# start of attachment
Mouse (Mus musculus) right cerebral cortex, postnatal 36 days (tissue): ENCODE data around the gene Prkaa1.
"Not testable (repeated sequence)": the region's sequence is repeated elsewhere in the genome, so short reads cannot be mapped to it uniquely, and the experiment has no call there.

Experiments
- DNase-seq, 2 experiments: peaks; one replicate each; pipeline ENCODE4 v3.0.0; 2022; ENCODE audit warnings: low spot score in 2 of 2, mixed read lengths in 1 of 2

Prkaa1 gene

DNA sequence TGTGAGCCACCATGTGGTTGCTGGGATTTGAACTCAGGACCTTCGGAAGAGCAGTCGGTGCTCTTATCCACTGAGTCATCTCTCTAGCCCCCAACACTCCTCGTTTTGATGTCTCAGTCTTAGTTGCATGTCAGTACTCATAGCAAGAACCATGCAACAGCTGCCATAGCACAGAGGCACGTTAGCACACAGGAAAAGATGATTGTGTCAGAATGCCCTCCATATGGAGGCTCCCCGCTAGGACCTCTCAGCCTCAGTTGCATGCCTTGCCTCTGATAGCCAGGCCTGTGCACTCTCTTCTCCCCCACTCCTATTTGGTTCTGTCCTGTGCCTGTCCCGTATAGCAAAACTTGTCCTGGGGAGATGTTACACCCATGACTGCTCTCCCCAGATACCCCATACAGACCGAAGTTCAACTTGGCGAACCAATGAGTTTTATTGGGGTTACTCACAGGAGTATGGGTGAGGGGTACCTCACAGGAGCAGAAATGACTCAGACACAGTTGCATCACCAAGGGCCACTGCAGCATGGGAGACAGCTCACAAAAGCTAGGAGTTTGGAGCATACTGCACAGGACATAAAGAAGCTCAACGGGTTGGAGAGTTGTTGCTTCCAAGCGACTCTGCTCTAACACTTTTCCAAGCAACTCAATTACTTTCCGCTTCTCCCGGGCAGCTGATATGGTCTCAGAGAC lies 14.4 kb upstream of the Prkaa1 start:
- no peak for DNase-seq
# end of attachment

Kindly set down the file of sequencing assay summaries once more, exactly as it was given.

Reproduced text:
Mouse (Mus musculus) right cerebral cortex, postnatal 36 days (tissue): ENCODE data around the gene Prkaa1.
"Not testable (repeated sequence)": the region's sequence is repeated elsewhere in the genome, so short reads cannot be mapped to it uniquely, and the experiment has no call there.

Experiments
- DNase-seq, 2 experiments: peaks; one replicate each; pipeline ENCODE4 v3.0.0; 2022; ENCODE audit warnings: low spot score in 2 of 2, mixed read lengths in 1 of 2

Prkaa1 gene

DNA sequence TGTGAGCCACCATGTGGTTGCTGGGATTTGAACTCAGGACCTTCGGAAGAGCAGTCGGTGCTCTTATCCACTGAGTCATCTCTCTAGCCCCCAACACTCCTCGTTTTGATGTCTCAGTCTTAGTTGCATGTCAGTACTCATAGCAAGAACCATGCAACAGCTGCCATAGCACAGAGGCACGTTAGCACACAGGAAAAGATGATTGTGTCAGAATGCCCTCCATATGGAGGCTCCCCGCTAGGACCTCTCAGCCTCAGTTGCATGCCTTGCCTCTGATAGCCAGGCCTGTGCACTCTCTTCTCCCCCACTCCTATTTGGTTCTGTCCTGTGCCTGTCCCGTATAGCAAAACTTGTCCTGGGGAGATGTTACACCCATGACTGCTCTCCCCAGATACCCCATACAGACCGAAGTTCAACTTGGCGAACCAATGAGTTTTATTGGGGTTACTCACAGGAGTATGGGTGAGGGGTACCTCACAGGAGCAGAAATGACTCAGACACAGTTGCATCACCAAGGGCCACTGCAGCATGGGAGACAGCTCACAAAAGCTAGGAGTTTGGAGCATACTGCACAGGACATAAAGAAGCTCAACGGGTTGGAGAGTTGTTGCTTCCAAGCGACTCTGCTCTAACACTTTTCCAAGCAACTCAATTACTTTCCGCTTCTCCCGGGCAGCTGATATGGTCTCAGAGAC lies 14.4 kb upstream of the Prkaa1 start:
- no peak for DNase-seq